The more distinct values you have, the more rows in the index. So, an index over the STATE field in a Customer Master File containing 20,000 records will likely have no more than 50 distinct values in that column, thus making it an excellent choice for an EVI. If the index had been over the customer number column, it would be a terrible choice for an EVI, since it would have 20,000 distinct values! The EVI is actually a bit (pun intended) more complicated than the typical bitmap index, but the same rules apply, and that is the part we care about. Well let the engineers at IBM worry about the finer points of how it's implemented.
Indexes are not new with SQL; they have been included in our databases for decades. The logical files within our traditional databases often include indexes, and sometimes even the physical files define indexes. SQL indexes are different, in that they are handled separately from the tables and views. Some performancerelated issues arise when using SQL statements against traditional databases.
We don't simply create every possible index for several good reasons. The first reason is that each index (or logical file) that we create adds overhead to the database. Each time a record is added or deleted from a physical file (table), every related index and logical file must also be updated. Every time a record in a file is changed, any indexes that use the field in their key must be updated. This "hidden" activity adds to the general overhead on the system and slows down your applications. Creating indexes is always an issue of "pay me now or pay me later." Other issues include determining the appropriate type of index to create and the order in which to create them, both of which are discussed later in the chapter. Every index you create adds to the overhead of the system, but if you use that index often, then creating it may actually reduce the workload on the database.
There are two types of SQL indexes to choose from, binary radix tree or EVI. Use the default binary tree whenever there is a high degree of uniqueness to each key or few records with identical values in the key fields. For example, a date stamp within a transaction file is very unique. Most records, though perhaps not all, will have their own value. This makes it a poor choice for EVI and an excellent choice for a binary tree index. On the other hand, the product line column in the same history file might contain only ten different values. Thousands of records could easily share the same value. This is a perfect example of when to use an EVI instead of a binary tree.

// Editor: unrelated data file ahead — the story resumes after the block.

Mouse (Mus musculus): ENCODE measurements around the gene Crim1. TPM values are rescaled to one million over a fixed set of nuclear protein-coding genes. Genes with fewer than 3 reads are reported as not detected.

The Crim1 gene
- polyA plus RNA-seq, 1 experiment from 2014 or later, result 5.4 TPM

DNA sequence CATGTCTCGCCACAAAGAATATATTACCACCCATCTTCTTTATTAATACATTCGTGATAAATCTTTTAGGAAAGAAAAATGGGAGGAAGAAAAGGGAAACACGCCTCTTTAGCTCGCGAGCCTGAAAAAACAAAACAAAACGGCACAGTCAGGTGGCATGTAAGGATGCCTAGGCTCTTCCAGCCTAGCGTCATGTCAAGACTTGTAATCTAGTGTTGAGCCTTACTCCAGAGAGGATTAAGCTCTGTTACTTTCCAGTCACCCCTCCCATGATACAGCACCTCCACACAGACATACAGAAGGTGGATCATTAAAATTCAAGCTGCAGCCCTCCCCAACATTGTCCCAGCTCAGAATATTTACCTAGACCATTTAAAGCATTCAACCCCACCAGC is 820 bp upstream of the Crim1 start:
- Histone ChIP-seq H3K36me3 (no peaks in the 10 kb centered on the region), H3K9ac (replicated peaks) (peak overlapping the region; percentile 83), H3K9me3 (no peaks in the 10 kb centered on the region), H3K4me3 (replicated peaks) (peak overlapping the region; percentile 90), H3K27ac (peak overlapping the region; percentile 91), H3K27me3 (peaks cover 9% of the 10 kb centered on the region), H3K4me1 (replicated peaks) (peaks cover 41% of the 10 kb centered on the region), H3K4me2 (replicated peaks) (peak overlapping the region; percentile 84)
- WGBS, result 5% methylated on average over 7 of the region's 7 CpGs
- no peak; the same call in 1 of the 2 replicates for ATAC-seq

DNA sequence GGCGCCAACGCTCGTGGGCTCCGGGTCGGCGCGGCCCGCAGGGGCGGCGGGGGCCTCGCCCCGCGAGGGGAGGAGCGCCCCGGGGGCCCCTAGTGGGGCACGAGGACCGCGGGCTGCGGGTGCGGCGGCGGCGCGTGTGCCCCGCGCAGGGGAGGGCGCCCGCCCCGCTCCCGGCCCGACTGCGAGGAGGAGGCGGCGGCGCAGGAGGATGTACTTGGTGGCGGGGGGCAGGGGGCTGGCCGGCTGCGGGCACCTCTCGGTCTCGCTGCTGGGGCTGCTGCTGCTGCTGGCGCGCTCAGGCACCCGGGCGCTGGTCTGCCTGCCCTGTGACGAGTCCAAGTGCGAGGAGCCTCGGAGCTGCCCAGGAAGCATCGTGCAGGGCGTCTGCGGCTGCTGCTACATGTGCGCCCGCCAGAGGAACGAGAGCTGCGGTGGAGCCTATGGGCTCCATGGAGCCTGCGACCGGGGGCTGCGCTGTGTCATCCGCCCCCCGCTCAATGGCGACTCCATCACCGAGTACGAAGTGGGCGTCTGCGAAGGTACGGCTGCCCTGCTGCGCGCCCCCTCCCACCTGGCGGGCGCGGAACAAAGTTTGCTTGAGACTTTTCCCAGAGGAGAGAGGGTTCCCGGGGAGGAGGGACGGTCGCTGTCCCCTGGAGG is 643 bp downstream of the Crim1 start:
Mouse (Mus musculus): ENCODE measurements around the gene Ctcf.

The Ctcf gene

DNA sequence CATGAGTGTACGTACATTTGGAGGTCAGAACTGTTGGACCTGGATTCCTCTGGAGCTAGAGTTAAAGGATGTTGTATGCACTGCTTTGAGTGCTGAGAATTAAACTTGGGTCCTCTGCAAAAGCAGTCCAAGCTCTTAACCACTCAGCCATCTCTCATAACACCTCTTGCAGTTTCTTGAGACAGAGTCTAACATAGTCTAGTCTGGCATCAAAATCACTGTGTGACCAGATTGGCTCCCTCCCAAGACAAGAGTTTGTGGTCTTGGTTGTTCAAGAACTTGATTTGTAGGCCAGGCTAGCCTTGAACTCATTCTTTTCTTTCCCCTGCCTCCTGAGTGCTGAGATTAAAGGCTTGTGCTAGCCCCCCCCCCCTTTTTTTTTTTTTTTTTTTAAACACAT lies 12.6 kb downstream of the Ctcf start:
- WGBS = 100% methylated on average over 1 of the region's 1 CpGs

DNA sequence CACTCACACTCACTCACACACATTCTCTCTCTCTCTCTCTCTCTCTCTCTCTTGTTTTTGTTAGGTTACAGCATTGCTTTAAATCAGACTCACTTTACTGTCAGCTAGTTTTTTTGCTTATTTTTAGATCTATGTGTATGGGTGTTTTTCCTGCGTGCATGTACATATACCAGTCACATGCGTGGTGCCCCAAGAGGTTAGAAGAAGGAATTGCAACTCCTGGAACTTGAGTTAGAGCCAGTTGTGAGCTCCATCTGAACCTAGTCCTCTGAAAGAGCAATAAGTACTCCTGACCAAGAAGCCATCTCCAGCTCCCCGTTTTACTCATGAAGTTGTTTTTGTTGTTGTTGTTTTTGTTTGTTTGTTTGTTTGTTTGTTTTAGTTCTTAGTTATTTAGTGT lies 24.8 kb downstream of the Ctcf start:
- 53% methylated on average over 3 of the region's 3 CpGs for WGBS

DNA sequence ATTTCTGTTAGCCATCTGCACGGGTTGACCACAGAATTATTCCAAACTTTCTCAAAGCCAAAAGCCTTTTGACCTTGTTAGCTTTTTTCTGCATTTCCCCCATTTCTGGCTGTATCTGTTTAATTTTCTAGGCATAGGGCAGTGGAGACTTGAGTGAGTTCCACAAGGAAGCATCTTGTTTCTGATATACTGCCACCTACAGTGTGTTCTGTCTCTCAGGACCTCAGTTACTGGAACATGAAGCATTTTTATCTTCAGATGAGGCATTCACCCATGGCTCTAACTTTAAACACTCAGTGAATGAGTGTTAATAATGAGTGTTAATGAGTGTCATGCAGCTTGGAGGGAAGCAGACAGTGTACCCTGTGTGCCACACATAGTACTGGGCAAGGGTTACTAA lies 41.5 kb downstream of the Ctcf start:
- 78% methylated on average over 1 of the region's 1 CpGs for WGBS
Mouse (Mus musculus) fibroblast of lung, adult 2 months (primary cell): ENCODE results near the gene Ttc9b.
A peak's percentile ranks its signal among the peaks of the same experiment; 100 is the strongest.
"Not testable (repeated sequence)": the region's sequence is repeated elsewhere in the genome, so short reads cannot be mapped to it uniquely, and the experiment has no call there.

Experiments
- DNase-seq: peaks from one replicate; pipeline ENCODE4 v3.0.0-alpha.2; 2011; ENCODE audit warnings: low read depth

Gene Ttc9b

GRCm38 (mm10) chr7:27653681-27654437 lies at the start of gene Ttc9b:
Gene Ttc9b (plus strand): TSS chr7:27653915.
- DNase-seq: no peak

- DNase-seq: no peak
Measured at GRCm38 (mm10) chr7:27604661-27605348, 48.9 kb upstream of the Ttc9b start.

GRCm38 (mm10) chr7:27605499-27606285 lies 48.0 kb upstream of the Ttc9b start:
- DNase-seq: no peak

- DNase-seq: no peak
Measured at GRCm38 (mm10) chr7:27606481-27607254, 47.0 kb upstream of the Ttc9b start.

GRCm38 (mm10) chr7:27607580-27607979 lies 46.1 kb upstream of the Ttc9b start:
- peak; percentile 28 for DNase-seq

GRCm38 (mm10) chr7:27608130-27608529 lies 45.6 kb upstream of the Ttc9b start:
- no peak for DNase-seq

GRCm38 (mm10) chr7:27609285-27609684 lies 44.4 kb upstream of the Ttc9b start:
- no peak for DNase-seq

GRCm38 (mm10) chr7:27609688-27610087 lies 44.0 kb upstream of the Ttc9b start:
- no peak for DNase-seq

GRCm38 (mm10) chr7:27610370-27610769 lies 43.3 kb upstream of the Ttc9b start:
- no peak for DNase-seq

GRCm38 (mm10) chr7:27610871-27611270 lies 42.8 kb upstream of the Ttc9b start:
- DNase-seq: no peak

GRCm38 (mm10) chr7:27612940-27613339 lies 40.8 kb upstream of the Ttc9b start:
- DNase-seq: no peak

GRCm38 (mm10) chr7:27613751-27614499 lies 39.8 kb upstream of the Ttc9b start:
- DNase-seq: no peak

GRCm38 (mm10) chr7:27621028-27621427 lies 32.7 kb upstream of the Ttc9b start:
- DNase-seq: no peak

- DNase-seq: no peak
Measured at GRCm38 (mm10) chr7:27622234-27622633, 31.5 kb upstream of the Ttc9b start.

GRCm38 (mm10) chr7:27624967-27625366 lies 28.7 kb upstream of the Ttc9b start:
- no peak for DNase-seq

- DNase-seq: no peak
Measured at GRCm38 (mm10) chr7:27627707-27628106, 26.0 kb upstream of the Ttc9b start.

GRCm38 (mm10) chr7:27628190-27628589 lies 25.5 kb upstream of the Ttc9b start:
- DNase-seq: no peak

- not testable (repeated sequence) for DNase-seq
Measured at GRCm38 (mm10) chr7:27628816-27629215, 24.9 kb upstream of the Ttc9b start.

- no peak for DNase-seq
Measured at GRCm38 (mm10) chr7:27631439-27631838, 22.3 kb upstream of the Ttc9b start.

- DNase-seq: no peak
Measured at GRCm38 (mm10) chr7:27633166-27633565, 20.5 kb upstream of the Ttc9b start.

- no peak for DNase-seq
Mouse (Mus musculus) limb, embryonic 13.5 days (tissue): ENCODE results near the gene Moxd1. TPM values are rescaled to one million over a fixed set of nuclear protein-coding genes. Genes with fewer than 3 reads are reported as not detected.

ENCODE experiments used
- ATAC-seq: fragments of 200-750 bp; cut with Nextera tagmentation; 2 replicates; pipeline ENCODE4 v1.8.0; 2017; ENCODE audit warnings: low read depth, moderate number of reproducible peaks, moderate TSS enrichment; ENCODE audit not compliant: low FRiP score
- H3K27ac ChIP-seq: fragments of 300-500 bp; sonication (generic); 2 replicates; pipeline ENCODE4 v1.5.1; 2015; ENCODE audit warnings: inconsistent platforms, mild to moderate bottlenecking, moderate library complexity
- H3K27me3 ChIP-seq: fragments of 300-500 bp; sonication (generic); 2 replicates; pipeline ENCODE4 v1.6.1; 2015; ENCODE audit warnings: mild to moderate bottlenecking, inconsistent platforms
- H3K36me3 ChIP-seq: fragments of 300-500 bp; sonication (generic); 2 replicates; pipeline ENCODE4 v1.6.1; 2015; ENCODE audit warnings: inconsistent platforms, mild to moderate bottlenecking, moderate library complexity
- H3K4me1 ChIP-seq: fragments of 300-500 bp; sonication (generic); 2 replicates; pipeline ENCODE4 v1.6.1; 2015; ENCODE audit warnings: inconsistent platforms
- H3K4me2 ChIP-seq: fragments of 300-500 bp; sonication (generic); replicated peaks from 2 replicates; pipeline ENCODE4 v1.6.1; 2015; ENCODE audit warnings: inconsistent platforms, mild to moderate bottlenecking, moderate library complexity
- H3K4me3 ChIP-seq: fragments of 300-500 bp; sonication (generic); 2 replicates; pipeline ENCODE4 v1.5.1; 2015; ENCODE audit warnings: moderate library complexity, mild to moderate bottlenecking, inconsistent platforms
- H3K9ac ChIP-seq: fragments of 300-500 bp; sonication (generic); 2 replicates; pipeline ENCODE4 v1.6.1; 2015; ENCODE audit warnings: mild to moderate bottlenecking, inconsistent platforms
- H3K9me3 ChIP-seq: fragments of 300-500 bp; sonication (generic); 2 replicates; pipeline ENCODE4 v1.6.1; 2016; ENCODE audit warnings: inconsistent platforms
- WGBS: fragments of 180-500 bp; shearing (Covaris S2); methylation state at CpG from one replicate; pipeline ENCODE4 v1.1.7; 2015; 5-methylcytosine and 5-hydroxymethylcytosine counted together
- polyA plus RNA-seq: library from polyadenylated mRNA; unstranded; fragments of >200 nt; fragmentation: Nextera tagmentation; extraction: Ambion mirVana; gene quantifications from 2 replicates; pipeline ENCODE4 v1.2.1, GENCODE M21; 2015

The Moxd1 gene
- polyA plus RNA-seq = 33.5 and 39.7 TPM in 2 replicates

Also note that EVIs are designed more for selecting than sorting, so think of them more in terms of improving the performance of the WHERE clause rather than the ORDER BY clause. EVIs are also quite a bit smaller than binary trees. They often take up as little as one-sixteenth the space that the binary tree does. Saving disk, and more important, allowing more of the index to be loaded into a single page of memory, greatly improves performance.
The CREATE INDEX statement is fairly simple. It contains only a few different clauses, each of which are discussed below:
CREATE INDEX TRANHIST01 ON TRANHST (TIMESTMP)
This example creates a binary radix tree (TRANHIST01) over the transaction history file (TRANHIST). It is built over just one column, the time stamp that indicates when it was posted. If date and time were stored in separate fields within the table, the statement might look like:
CREATE INDEX TRANHIST02 ON TRANHST (TRANDATE, TRANTIME)
In this example, you can see that when the index is built over multiple key fields, you must include them all within the parentheses after the table name and separate them with commas. This index sorts the columns in ascending sequence by default, but sometimes the data is needed in descending order. The following statement illustrates that syntax:
CREATE INDEX ARHIST01 ON ARHIST (POSTDATE DESC, TRANTIME DESC)
The DESC keywords included after the key field names indicate that the index should be optimized for retrieving the data in descending sequence. For applications such as accounts receivable, in which aged statements show the most recent transactions first, this is a useful option.
This index will rarely have two or more records with exactly the same data and time. Sometimes, however, an index is expected to have unique values for each record, and the database is required to enforce this. The following statement illustrates that syntax: